Release presidential records

President George W. Bush’s executive order that stopped the release of historically valuable documents from previous presidential administrations needs to be overturned or overruled. The Presidential Records Act of 1978 provides that most of a former president’s records will be made available 12 years after that president leaves office. But Bush used an executive order to allow former presidents to deny access to their records indefinitely, and further he ordered that vice presidential records be given similar protection.

Those who don’t remember the follies of the past are damned to repeat them. And while those follies might lie in an epic disaster, they more frequently can be found in some obscure detail. Searching for these details is the trade of historians and journalists who daily scour dusty drawers of forgotten filling cabinets, piecing together the past to better understand the present. But when professional documentarians are denied access to these drawers – both proverbial and literal – they are unable to contextualize information that would enable people to prevent repeat mistakes as well as refine the successes of the past for use in the present.

Historians, journalists and academics have filed a lawsuit contending the president’s executive order violates the Presidential Records Act. More than 20 years ago Congress recognized the need to open up presidential documents, which they say belong to the public, in order to better serve the country. This need hasn’t changed. There are too many valuable lessons and historically significant events delineated in these old documents to allow the papers to waste away outside the public sphere, especially since some of those lessons were learned by officials currently serving in this administration.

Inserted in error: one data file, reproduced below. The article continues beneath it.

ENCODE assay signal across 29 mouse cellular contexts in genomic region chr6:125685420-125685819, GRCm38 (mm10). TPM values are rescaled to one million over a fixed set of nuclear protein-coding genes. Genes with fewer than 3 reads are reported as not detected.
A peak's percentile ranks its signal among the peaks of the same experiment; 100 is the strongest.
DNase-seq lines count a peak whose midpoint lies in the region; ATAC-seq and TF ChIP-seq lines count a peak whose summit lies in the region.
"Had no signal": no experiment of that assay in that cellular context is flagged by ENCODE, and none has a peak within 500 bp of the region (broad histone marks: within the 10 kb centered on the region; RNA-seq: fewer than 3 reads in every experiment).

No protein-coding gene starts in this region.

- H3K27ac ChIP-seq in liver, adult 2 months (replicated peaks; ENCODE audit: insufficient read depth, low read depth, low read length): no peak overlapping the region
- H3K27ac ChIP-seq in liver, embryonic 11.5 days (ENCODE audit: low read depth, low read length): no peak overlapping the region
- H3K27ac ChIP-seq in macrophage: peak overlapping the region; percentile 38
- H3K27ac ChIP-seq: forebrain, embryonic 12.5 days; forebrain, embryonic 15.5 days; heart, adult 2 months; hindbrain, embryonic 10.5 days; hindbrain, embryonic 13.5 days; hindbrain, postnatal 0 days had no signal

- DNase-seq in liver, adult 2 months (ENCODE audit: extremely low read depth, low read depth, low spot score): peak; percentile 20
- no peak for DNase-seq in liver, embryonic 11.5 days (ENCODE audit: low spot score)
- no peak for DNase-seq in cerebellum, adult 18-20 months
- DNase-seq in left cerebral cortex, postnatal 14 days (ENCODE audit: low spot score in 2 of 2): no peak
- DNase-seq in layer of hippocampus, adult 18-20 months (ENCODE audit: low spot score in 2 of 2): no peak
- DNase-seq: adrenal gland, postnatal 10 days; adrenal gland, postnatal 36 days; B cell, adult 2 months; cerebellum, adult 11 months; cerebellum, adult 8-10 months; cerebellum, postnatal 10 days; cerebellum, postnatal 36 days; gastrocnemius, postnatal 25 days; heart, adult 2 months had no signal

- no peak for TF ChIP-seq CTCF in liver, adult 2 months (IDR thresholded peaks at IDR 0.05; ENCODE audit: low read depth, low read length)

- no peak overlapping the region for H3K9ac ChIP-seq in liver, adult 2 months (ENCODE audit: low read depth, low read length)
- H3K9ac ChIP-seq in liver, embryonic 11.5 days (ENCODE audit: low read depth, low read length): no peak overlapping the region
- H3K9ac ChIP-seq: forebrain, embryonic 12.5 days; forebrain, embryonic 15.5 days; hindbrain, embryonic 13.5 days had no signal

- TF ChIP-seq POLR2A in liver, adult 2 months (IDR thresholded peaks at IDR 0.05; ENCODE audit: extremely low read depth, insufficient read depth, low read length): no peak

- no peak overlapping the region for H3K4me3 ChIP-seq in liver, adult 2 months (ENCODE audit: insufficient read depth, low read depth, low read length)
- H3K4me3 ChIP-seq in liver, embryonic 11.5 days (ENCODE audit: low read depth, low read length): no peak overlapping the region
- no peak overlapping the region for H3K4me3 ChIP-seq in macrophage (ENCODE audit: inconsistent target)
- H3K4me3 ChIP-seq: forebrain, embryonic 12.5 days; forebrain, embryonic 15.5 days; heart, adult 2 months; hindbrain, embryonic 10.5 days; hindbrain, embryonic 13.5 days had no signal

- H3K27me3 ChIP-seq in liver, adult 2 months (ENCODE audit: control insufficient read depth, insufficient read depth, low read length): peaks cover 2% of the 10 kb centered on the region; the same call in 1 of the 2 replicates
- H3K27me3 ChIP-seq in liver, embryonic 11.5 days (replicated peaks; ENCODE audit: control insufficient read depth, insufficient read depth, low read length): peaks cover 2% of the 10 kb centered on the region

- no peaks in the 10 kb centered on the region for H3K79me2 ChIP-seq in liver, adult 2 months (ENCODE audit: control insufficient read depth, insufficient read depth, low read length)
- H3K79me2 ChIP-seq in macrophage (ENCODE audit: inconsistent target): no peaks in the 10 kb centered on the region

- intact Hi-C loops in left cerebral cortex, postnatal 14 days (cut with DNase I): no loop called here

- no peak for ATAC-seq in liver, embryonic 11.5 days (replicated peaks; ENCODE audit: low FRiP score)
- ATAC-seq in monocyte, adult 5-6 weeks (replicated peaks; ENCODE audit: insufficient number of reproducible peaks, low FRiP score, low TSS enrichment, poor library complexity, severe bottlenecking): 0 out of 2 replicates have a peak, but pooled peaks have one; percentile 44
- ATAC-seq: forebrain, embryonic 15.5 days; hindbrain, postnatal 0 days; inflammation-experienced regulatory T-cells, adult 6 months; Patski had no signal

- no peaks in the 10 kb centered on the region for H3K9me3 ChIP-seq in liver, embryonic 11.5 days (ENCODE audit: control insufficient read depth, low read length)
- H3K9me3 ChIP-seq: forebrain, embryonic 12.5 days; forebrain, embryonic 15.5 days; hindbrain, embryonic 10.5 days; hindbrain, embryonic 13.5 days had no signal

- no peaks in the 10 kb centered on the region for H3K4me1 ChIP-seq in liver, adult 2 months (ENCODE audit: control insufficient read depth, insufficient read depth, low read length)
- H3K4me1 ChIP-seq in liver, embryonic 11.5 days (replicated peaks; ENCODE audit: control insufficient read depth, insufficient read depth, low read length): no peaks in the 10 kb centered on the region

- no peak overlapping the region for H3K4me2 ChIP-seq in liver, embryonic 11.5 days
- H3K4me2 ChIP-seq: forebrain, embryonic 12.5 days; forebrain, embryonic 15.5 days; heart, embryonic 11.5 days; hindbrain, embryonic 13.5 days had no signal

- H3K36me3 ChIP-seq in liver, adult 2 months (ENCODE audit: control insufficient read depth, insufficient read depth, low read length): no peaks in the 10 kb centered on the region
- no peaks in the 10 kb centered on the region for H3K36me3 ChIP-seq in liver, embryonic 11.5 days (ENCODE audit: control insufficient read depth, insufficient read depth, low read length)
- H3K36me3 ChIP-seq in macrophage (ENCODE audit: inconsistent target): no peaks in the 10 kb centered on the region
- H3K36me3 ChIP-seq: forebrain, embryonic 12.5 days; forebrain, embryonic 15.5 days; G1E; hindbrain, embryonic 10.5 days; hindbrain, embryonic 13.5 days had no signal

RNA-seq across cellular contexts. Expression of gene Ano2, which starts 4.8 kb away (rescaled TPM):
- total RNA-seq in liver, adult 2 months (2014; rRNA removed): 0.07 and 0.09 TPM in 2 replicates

The Bush administration has been far too secretive with records usually made available. For instance, Vice President Dick Cheney refused to give the General Accounting Office records from secretly held energy meetings with companies like Enron. The GAO has since filed suit to get the documents. And Bush placed his own gubernatorial records in his father’s Presidential library where they are now – according to Bush’s order – inaccessible to the public indefinitely. Then there is Attorney General John Ashcroft’s Oct. 12 memo urging all federal agencies to resist Freedom of Information Act requests.

Some cite national security as a reason not to make this information available. But neither of the aforementioned acts requires releasing classified information and the Presidential Records Act provides a process through which the president withhold information deemed privileged.

Thursday, an unusual but welcome mix of Republican and Democratic legislators introduced a bill reaffirming the 1978 act. Yet the problem might not be passing the popular bill through Congress but rather getting the president to sign it and recognize his error – so that we can recognize the errors and successes of previous presidents.